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Race, Crime and Justice: It Was Never Just About Henry Louis Gates

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The summer of 2009. It was that long ago when the arrest of an African American scholar at his home by a white police officer in Cambridge, Mass., had the country choosing sides and a president convening a beer summit at the White House to cool things down.

What most remember as a political spat that ensnared Harvard University's Henry Louis Gates, Sgt. James Crowley and President Barack Obama didn't start or end that summer. When Harvard Law professor Charles Ogletree -- Gates' lawyer and friend -- visited Charlotte, N.C., recently, it wasn't just to sign copies of "The Presumption of Guilt: The Arrest of Henry Louis Gates Jr. and Race, Class and Crime in America," his book published last summer.

It was also to seek remedies for an issue so raw that it was barely touched on by the time a photo-op -- with the president, Vice President Joe Biden, Gates, Crowley and smiles all around -- took the story out of the headlines.

The point isn't that high-status black men have it tough in America -- though the book ends with a long list of PhDs, lawyers, and doctors who were pulled over and frisked, arrested or had a gun drawn on them because they "fit the description" or were thought out of place in a certain neighborhood, often their own.

Gates was arrested while Crowley was investigating a possible break-in at the professor's home. "It's a surprise to the world that a prominent Harvard University professor would be arrested in his own house," Ogletree told me. "But it says more about the broader issue that Gates is the one who has a lawyer -- me -- who has resources, who can get a positive result, and that's not the case for most people in America who are black or brown and poor.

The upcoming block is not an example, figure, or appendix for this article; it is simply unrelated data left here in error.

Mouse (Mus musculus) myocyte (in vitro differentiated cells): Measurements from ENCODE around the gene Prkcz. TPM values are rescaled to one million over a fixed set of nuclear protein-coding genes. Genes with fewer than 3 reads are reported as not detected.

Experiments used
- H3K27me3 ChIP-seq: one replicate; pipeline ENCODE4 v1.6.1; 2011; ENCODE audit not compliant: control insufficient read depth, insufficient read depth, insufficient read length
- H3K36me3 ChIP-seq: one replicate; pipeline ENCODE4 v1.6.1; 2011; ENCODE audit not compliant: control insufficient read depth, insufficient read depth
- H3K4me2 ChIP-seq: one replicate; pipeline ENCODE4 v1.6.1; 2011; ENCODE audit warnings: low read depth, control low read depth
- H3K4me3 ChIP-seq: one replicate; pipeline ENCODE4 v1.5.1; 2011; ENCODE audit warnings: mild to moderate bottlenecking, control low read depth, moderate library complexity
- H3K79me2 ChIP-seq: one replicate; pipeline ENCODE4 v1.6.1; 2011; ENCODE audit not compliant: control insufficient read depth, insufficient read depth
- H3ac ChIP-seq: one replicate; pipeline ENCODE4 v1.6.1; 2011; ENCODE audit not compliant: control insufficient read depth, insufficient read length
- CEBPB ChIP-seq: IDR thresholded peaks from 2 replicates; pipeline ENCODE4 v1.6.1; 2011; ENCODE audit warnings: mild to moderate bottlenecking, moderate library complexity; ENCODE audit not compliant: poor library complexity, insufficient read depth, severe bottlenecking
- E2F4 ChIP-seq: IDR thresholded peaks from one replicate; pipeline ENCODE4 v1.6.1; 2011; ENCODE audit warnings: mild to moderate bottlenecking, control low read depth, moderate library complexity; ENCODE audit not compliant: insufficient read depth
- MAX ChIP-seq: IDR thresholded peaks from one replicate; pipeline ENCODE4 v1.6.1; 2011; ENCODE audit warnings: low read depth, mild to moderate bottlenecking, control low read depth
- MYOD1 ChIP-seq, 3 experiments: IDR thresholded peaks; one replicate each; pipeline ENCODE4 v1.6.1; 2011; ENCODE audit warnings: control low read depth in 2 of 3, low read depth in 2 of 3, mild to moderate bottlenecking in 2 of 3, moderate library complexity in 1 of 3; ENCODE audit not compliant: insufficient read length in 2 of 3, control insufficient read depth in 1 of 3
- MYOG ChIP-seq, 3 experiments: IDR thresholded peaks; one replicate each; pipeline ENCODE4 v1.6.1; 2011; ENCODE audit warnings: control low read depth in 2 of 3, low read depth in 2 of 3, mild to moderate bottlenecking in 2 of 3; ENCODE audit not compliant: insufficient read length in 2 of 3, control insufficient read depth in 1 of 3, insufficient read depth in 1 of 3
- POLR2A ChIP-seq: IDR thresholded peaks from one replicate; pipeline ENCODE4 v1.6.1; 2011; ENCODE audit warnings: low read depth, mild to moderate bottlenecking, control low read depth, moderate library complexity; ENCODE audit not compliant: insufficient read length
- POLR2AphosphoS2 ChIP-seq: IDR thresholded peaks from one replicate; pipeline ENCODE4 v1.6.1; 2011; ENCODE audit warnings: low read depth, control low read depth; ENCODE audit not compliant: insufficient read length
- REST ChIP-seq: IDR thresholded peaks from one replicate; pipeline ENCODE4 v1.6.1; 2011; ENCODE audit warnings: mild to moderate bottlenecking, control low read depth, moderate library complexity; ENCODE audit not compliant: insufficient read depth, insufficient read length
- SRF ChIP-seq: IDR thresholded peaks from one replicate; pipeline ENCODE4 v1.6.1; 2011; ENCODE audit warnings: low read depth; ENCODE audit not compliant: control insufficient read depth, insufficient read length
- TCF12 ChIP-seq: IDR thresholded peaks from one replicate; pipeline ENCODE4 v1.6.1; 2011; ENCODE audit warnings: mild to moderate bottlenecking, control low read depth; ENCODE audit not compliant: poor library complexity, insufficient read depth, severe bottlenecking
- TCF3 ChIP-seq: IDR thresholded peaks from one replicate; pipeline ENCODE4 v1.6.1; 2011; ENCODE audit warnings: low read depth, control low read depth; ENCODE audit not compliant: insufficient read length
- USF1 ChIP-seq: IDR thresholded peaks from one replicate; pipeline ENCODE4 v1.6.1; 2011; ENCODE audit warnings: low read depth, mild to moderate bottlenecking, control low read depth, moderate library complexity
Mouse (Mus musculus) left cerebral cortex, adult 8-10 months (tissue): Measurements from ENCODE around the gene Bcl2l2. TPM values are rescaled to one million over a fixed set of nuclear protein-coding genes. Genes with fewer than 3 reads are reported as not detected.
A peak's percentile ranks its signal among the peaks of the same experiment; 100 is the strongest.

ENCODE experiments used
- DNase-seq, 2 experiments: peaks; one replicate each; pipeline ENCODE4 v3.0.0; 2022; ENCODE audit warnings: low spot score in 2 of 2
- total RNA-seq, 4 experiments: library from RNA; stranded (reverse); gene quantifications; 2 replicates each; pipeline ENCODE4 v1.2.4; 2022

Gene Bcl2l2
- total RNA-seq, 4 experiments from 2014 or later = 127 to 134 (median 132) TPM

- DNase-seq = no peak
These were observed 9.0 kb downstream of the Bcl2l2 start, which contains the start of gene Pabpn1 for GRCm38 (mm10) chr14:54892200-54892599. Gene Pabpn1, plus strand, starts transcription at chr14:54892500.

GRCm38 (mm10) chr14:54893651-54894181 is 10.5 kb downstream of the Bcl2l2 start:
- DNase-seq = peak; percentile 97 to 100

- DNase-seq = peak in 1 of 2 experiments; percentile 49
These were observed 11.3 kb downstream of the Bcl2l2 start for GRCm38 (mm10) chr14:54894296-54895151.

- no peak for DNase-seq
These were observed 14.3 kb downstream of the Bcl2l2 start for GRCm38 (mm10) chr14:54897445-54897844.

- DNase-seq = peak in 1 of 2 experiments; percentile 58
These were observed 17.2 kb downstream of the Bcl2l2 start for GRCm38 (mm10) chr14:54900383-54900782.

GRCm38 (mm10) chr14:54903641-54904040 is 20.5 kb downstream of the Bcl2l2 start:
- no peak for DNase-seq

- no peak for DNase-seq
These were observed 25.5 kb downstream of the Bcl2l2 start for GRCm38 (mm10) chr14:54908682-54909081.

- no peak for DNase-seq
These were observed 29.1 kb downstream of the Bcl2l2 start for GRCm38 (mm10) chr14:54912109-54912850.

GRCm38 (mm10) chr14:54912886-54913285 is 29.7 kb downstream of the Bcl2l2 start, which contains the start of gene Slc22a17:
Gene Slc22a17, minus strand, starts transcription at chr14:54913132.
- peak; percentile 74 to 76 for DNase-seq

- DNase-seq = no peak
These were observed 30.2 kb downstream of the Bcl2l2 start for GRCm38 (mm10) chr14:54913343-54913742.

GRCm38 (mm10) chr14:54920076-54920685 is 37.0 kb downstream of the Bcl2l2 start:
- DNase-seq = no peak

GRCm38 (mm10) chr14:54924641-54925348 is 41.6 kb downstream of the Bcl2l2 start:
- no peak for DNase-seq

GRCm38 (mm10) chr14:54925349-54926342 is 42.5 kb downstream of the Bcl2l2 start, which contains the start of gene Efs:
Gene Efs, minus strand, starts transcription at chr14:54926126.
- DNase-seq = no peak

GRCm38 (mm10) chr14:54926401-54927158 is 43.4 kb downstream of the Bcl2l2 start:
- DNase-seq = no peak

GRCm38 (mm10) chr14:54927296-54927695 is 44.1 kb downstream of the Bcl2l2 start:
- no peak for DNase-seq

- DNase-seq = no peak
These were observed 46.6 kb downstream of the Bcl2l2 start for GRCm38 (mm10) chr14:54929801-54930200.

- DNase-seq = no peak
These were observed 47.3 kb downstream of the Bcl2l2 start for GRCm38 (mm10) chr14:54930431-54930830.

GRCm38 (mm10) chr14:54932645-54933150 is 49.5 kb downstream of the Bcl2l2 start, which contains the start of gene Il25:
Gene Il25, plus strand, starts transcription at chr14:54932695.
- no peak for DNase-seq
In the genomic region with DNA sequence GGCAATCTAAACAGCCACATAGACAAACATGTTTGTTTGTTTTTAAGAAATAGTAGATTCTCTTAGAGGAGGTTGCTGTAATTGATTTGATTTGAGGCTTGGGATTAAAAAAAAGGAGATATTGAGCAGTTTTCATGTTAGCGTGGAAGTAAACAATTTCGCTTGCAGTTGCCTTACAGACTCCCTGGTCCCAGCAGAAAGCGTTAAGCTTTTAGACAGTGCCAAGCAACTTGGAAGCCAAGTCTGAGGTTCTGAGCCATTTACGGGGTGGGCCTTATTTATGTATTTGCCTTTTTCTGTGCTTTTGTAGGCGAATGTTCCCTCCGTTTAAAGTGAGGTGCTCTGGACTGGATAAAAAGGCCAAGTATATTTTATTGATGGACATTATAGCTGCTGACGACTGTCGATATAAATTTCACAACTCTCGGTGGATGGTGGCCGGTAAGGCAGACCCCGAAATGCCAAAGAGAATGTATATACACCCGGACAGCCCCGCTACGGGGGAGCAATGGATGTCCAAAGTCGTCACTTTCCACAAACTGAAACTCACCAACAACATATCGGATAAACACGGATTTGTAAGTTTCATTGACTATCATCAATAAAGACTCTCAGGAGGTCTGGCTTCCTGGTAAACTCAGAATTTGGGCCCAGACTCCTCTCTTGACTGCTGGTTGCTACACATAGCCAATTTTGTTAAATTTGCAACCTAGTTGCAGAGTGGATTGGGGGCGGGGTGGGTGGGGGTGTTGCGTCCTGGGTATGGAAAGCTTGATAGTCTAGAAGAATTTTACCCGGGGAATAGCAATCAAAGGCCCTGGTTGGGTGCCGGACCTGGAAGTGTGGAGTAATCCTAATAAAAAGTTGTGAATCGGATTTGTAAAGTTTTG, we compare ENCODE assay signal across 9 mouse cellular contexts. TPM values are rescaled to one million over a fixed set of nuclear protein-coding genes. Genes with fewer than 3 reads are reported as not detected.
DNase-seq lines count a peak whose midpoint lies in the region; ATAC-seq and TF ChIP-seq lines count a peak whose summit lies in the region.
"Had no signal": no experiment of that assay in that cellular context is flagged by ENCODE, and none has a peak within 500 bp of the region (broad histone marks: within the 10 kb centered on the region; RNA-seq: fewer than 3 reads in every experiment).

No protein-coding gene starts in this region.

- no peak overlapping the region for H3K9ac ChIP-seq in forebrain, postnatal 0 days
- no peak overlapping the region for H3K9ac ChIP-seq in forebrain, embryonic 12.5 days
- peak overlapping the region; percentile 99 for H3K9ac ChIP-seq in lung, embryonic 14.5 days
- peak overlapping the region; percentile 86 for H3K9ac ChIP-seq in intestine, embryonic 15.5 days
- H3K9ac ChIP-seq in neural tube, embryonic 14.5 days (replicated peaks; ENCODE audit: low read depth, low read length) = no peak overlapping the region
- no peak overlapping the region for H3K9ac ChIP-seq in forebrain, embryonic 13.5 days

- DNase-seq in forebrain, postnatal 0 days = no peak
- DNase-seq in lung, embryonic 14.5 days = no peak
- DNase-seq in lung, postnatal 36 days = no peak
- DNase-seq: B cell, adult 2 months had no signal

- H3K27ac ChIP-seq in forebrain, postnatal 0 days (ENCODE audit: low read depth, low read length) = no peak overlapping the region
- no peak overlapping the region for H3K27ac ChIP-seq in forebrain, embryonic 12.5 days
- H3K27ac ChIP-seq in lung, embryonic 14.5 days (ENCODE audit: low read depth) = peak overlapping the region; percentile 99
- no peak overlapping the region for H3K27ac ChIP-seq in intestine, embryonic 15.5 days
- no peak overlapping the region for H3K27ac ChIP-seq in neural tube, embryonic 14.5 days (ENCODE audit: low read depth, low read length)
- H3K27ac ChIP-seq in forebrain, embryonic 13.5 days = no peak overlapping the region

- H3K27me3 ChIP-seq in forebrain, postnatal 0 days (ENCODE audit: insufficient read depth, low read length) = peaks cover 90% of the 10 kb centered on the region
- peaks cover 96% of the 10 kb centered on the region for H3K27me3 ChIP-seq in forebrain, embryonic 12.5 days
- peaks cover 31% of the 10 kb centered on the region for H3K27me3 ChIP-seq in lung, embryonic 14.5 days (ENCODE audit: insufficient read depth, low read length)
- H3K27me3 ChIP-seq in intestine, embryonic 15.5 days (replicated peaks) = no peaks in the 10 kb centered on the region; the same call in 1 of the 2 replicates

"It reminds us that we can't focus on Gates as a success if ... women and men, black and brown, around the country can't find the same kind of justice." The answer is "to find a kind of system that's more just and more respectful of individuals."

It was the president's sentiment that the Cambridge police "acted stupidly in arresting somebody when there was already proof that they were in their own house" that made headlines and launched debate on whether he should have said anything at all. Lost were his comments on racial profiling and a bill he worked on in the Illinois legislature.

"That doesn't lessen the incredible progress that has been made. I am standing here as testimony," he said. "And yet, the fact of the matter is . . . this still haunts us. And even when there are honest misunderstandings, the fact that blacks and Hispanics are picked up more frequently and often time for no cause casts suspicion even when there is good cause, and that's why I think the more that we're working with local law enforcement to improve policing techniques so that we're eliminating potential bias, the safer everybody's going to be."

In a program at the Charlotte School of Law, sponsored by the school, the Charlotte-Mecklenburg Community Relations Committee, the Mecklenburg County Bar and the Community Building Initiative, Ogletree moderated a panel on the realities of race and justice in America and his belief that "in America today, race trumps class."